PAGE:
When a drone is used for business purposes rather than for recreation, it becomes subject to the small unmanned aircraft rule, also known as Part 107 of the Federal Aviation Administration’s Federal Aviation Regulations.
A news broadcaster captures unique images from above. A real estate agent uses aerial footage of a home in a property listing. A contractor inspects hard-to-reach areas of a job site more safely.
As important business tools for companies of all sizes, drones are growing in popularity among small businesses.
But when a drone is used for business purposes rather than for recreation, it becomes subject to the small unmanned aircraft rule, also known as Part 107 of the Federal Aviation Administration’s Federal Aviation Regulations.
Part 107 makes it easier for small businesses that operate drones to comply with airspace rules. The rule opens vast opportunities for small businesses to serve their customers and innovate in ways they haven’t before imagined.
But with these benefits come responsibility and liabilities. Consider pointing your clients to a few of the policies that will best protect their businesses—and ensure they stay compliant:
Requirement: Part 107 requires each person who operates the drone to hold a pilot certification. The licensed pilot is responsible if anything goes wrong and has the final say as to whether the flight is safe and legal.
Recommendation: Encourage your clients to use the buddy system. While it is perfectly legal to fly a drone with only the pilot present, the University of Nebraska – Lincoln’s Drone Journalism Lab recommends that all operators be supported by an observer who can keep the pilot informed of any potential hazards. The observer can also help ensure that no pedestrians wander into the flight area.
A pilot and observer working together increases the likelihood of maintaining safety, professionalism and efficiency in the drone flight.
Requirement: Part 107 restricts operators from endangering people or property on the ground.
Recommendation: Encourage your clients to invest in a validated airspace map to pinpoint where it’s safe to fly, versus where special permission is required.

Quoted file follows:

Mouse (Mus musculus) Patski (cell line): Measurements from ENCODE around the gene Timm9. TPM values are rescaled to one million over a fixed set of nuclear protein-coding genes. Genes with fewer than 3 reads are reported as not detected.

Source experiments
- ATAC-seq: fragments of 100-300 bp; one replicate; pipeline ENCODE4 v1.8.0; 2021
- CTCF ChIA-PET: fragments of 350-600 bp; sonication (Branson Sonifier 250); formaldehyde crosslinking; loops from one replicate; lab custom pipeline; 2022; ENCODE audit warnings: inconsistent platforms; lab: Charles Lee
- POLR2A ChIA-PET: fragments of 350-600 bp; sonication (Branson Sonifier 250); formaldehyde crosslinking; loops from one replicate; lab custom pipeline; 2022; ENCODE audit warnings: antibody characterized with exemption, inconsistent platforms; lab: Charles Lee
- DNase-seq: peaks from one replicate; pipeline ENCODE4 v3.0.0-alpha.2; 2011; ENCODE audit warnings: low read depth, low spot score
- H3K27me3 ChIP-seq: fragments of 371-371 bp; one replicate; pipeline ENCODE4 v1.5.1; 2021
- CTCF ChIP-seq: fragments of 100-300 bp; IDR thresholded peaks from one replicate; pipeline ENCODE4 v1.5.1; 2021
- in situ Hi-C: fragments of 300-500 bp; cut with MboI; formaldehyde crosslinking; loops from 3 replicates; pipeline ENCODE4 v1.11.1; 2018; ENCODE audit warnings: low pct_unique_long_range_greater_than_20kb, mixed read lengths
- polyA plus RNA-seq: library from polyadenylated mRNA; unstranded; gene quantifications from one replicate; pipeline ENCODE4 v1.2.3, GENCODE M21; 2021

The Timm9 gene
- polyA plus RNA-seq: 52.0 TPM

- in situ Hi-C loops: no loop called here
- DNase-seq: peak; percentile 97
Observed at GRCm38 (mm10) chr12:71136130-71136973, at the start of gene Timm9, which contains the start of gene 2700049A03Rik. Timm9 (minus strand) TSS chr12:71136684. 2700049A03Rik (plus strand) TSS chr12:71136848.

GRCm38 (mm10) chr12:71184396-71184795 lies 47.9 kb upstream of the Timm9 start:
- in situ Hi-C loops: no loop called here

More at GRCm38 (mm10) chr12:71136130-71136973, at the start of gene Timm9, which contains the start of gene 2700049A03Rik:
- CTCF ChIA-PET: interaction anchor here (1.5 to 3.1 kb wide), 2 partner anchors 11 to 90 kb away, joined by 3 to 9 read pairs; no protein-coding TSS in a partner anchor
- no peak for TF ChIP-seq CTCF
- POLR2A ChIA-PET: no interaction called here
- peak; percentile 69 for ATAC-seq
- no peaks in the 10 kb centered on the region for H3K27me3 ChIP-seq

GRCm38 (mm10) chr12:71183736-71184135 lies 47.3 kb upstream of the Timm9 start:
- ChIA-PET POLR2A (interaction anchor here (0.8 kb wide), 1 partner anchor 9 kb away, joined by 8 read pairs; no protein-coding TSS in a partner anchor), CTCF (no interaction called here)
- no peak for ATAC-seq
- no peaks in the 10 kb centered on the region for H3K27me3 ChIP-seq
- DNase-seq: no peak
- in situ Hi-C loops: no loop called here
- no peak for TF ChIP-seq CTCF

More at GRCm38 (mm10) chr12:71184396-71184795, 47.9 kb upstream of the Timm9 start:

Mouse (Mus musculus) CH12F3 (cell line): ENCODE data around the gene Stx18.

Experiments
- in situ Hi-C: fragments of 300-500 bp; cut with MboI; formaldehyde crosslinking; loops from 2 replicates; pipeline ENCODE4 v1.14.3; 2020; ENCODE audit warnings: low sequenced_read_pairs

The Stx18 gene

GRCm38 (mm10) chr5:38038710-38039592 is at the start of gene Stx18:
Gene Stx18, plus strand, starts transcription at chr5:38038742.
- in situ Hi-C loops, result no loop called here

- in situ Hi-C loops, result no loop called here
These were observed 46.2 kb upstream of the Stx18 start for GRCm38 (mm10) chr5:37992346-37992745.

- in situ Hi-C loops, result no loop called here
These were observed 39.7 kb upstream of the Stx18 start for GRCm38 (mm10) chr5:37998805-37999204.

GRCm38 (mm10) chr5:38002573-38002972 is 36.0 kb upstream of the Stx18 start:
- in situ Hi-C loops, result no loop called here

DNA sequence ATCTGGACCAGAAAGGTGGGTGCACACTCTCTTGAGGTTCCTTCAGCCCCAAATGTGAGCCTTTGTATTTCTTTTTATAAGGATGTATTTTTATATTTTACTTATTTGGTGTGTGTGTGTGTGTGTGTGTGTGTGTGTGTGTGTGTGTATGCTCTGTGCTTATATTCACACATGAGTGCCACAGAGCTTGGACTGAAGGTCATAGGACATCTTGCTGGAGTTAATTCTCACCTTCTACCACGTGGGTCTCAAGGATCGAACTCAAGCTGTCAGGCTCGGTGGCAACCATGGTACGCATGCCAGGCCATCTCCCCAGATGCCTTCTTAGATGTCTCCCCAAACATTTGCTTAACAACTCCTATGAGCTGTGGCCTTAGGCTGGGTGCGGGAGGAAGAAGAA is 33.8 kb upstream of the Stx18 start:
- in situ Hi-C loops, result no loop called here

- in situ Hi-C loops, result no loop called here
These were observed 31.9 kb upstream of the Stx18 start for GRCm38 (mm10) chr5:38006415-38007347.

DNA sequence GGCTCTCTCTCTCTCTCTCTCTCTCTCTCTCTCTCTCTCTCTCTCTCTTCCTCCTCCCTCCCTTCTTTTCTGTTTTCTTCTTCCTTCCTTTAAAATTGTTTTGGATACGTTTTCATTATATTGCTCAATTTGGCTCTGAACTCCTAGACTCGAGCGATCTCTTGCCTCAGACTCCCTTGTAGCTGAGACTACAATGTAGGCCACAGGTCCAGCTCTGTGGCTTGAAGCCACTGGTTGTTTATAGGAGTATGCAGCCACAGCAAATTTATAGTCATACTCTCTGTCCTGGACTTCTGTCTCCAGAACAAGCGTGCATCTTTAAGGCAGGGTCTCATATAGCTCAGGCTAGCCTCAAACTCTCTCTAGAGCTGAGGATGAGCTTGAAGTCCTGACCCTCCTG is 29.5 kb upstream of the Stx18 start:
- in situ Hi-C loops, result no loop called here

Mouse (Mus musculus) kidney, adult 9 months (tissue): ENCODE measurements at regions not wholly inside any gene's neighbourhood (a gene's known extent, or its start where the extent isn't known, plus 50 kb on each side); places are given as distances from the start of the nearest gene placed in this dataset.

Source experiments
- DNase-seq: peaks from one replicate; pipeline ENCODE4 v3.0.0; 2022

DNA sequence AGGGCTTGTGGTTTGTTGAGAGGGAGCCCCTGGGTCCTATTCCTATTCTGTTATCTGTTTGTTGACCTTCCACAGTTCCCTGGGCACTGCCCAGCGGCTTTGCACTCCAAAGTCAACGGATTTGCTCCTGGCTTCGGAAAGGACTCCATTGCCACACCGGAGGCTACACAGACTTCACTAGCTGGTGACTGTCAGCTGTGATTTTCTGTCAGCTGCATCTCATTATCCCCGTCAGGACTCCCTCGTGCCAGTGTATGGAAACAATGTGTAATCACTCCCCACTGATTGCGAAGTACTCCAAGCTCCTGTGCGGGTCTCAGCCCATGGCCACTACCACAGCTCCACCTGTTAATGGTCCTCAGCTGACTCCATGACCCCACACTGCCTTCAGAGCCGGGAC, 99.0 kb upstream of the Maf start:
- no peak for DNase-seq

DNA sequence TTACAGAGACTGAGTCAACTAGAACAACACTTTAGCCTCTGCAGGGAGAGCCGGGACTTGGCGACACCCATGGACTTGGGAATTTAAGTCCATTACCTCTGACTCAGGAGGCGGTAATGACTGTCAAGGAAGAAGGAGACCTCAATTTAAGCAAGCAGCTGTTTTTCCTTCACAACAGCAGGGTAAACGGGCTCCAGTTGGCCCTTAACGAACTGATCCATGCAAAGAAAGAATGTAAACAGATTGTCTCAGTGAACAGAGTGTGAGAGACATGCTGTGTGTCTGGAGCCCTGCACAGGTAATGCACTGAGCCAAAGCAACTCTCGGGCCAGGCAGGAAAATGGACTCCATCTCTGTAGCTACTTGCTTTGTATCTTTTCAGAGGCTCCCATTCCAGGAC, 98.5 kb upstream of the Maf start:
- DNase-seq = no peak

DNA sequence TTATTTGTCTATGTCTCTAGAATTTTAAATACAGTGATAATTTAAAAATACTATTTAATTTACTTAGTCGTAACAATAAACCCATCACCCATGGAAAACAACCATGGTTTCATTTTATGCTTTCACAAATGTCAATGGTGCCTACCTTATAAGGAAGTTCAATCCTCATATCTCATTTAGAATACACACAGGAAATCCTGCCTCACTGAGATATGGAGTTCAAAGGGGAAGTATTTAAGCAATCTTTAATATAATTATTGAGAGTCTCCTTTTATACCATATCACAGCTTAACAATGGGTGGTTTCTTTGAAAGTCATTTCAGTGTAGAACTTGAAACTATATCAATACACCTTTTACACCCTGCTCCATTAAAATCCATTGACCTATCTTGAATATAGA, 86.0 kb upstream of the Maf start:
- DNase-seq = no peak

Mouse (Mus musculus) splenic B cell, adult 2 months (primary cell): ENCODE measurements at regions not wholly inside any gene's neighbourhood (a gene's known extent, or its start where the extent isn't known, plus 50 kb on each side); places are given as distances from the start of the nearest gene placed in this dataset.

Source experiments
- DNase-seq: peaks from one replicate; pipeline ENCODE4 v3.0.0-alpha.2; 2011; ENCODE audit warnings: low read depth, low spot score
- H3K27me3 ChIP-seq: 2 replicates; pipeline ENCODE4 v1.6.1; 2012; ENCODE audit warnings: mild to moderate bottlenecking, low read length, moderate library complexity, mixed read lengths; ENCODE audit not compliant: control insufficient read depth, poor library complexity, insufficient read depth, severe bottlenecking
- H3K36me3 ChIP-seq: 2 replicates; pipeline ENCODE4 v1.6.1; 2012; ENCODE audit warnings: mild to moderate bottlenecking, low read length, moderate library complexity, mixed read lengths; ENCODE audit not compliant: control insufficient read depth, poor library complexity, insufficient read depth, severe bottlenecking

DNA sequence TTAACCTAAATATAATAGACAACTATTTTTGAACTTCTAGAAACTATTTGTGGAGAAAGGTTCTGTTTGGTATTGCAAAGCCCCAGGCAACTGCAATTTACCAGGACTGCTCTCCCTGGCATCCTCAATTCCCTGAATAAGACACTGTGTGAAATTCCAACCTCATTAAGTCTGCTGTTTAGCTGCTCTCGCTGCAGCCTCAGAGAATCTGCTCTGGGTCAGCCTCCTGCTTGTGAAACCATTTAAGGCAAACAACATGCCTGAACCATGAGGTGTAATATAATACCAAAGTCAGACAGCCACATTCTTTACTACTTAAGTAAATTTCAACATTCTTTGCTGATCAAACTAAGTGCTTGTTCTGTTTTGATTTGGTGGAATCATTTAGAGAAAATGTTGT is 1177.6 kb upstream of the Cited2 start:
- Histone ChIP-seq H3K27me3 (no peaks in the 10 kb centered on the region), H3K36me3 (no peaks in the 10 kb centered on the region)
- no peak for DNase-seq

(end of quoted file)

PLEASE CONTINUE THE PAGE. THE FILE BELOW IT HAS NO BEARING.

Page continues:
Because many people regard drones with suspicion, it’s also a good practice to alert and request permission from property owners ahead of time. Careful preflight planning and coordination help ensure the drone does not fly over anyone illegally.
Note that Part 107 does not require operators to obtain permission from landowners before flying over their property, since landowners don’t own the airspace over their property. But following the law is one thing; professional courtesy is another.
Asking for permission should help your clients avoid legal conflict or damage to their aircraft, while also contributing to normalizing drones in the public eye.
Requirement: Part 107 does not allow flying drones over human beings who are not directly involved in their operation.
Recommendation: If your client is trying to capture a photo of a large group of people or an area from above, consider alternatives to getting the shot. Part 107 does not specify a minimum distance, so if they’re able to take off and land in an adjacent park or otherwise unpopulated area that qualifies as unrestricted airspace, they can take side angles to get lateral images.
For more information on how you can help your commercial clients safely and legally operate drones, check out Skyward’s Part 107 resource page.
Scott Duffin is director of strategic planning and business development at Skyward.